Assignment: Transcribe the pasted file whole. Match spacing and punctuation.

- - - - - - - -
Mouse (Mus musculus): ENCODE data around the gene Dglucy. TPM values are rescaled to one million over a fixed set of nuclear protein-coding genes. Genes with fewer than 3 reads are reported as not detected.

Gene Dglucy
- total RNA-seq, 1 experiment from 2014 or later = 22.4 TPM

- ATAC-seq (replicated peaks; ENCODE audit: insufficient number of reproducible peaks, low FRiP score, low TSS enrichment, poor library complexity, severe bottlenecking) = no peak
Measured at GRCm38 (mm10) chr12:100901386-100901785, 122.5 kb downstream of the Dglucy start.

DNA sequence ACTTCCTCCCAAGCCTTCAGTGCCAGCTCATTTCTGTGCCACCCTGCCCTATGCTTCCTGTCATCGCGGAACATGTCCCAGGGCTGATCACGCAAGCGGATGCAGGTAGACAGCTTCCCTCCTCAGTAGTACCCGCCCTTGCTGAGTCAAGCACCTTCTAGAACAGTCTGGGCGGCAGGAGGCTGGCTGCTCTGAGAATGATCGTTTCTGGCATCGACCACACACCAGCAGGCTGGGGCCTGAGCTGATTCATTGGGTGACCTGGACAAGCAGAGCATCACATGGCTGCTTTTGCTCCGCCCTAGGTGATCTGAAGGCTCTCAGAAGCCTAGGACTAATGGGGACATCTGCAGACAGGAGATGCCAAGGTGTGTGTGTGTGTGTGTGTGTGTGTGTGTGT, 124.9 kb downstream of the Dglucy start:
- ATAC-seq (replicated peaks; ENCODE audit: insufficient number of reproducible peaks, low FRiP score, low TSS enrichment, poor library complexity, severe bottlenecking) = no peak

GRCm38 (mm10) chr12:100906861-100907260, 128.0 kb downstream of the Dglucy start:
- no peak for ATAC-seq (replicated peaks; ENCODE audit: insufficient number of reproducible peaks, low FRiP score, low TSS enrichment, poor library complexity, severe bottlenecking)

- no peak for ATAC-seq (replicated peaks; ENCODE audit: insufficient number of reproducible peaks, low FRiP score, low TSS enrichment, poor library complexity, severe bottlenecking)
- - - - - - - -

Mouse (Mus musculus): ENCODE data around the gene Dglucy. TPM values are rescaled to one million over a fixed set of nuclear protein-coding genes. Genes with fewer than 3 reads are reported as not detected.

Gene Dglucy
- total RNA-seq, 1 experiment from 2014 or later = 22.4 TPM

- ATAC-seq (replicated peaks; ENCODE audit: insufficient number of reproducible peaks, low FRiP score, low TSS enrichment, poor library complexity, severe bottlenecking) = no peak
Measured at GRCm38 (mm10) chr12:100901386-100901785, 122.5 kb downstream of the Dglucy start.

DNA sequence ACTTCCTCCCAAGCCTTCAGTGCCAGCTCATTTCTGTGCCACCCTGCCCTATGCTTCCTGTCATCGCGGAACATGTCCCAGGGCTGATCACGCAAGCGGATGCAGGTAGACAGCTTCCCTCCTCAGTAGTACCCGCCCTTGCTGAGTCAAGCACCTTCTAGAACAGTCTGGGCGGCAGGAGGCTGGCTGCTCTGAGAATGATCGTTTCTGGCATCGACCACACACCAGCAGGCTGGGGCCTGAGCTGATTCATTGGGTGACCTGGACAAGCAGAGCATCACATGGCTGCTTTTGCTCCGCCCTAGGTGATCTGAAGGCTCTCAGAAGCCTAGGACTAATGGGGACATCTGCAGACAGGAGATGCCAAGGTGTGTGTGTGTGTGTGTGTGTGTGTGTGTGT, 124.9 kb downstream of the Dglucy start:
- ATAC-seq (replicated peaks; ENCODE audit: insufficient number of reproducible peaks, low FRiP score, low TSS enrichment, poor library complexity, severe bottlenecking) = no peak

GRCm38 (mm10) chr12:100906861-100907260, 128.0 kb downstream of the Dglucy start:
- no peak for ATAC-seq (replicated peaks; ENCODE audit: insufficient number of reproducible peaks, low FRiP score, low TSS enrichment, poor library complexity, severe bottlenecking)

- no peak for ATAC-seq (replicated peaks; ENCODE audit: insufficient number of reproducible peaks, low FRiP score, low TSS enrichment, poor library complexity, severe bottlenecking)